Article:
Challenge 3: Your child feels powerless to deal with cyberbullying.

Solution 3: Feeling powerless is a normal feeling for bullied kids. Encourage and empower your child with tools for victims of bullying (featured in a graphic at the bottom of this post). If your child is harassed online, contact the administrator of the site on which your child is harassed. All social networking sites have a zero tolerance policy for cyberbullying, and those who like to bully online will find their profiles shut down. Remind your child that giving bullies attention is exactly what they want, so ignore them as much as possible.

In a recent CBS News 48 Hours, the mother of Jessica Logan, a victim of cyberbullying and suicide, said, “I did as much as I could do as a parent knowing as little as I did.”  I am sure there are many other parents concerned because they know little about the new-age online danger of cyberbullying plaguing their children. For this reason, Enough Is Enough℠ created Internet Safety 101℠ to educate, equip and empower parents and all caring adults with the knowledge and resources needed to protect children from cyberbullying and other online dangers.

Our Internet Safety 101℠ program devotes an entire segment in the DVD teaching series and workbook to the issue of cyberbullying. One of the wisest things you can do if you’re a parent, grandparent or guardian of children is to become equipped, educated and empowered through receiving your own personal copy of our multi-media Internet Safety 101℠ program. You can view a short clip from the cyberbullying segment of the DVD training by clicking here. The Internet Safety 101℠ DVD teaching series will provide you with the information you need to protect children through taking steps to prevent Internet-initiated crimes against children, all while participating in the training in the comfort of your own home.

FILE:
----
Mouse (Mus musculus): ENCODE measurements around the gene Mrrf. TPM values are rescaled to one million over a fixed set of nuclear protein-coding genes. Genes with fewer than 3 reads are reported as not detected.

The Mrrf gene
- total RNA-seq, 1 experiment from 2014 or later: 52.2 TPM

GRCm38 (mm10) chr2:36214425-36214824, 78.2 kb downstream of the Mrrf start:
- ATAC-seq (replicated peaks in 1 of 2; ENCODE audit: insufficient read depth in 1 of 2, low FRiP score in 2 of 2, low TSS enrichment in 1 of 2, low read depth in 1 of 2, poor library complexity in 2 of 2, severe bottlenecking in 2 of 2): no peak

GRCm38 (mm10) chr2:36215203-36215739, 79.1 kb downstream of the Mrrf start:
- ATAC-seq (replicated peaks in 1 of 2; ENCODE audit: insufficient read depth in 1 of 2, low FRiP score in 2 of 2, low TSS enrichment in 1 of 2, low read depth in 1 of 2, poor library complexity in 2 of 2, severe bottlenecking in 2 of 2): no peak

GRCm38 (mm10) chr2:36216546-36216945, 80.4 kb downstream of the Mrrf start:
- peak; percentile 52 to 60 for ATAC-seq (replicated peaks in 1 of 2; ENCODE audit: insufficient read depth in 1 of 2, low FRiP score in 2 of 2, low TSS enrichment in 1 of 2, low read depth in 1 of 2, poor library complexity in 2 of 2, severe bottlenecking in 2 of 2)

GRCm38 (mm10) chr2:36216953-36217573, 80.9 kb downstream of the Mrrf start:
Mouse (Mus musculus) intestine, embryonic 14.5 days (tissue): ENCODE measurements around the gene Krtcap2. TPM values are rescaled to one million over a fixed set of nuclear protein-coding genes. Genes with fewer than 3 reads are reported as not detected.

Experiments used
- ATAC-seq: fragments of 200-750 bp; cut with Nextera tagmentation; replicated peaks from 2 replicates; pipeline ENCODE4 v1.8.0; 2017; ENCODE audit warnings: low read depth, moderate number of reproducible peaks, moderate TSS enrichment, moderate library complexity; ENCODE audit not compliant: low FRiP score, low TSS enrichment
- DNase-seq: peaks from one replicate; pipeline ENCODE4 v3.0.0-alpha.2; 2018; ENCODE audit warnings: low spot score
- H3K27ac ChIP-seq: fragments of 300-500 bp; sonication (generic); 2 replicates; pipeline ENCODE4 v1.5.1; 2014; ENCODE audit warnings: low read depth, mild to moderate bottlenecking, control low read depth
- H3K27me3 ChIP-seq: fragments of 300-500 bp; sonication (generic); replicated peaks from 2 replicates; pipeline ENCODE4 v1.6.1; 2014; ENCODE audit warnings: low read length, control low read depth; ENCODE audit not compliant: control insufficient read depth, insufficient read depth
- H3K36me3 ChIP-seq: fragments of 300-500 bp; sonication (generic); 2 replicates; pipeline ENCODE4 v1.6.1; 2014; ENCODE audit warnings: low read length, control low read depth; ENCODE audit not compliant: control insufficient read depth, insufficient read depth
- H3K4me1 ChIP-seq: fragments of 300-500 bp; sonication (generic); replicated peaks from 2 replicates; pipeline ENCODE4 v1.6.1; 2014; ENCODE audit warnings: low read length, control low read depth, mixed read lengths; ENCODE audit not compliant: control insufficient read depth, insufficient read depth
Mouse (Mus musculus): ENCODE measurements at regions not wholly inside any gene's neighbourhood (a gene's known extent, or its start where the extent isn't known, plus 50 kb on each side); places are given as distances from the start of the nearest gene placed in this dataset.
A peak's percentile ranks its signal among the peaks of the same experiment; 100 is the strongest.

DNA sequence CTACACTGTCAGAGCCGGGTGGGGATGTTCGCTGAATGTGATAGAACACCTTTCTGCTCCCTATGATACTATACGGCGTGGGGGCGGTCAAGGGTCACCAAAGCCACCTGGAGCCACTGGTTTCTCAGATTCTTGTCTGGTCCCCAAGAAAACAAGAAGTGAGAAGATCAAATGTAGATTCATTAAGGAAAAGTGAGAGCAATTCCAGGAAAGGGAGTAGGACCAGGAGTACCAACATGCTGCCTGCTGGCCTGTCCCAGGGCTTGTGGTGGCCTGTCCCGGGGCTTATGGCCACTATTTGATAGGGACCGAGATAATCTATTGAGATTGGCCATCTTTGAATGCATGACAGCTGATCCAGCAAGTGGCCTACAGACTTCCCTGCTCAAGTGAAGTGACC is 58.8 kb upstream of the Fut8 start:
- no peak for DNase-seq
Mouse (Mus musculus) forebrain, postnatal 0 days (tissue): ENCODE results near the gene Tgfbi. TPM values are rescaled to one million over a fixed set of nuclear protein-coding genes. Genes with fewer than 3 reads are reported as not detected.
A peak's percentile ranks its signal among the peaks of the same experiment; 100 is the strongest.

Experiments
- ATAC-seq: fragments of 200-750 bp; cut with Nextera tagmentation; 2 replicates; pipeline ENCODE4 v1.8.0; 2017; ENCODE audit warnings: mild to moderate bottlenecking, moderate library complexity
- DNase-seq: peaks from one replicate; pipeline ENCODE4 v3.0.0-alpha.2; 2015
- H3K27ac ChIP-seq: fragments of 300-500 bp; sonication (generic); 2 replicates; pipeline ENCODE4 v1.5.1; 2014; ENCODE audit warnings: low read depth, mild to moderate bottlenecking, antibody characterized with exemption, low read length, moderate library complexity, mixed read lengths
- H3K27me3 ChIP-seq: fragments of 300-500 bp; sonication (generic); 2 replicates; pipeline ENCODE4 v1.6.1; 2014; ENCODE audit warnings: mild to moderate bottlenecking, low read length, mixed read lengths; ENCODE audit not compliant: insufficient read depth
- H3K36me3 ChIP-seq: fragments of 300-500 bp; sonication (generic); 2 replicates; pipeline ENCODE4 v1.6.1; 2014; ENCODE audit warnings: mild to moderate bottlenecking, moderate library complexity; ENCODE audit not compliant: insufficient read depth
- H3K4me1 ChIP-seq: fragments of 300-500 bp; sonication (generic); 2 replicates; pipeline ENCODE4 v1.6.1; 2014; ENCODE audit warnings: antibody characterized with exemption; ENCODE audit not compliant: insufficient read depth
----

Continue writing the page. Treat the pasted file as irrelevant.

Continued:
Stand with us and tell cyberbullies Enough Is Enough℠!

Additional Resources:


  1. Ed

    Hi Donna, we just released Qustodio, a free solution that helps parents protect their kids online. Among the things it does, it enables parents to see how their kids use the Internet, set healthy access limits, and protect against dangerous or inappropriate content, cyberbullying, and online predators….

    Qustodio can be downloaded here

    Best. Ed

  2. EllenaSmith

    Cyber bullying is also a problem in the sense that it is very hard to come up with a solution that is likely to help protect our children from one another online. We should give guidance to our children about how to interact with one another. The idea of my children being harmed is not something anyone wants to consider. I found an article by anationofmoms about a service that can protect your family via your cell phone. And, at the bottom there is an opportunity to enter a drawing for 6 months of that service just by liking them on Facebook. You might find it interesting: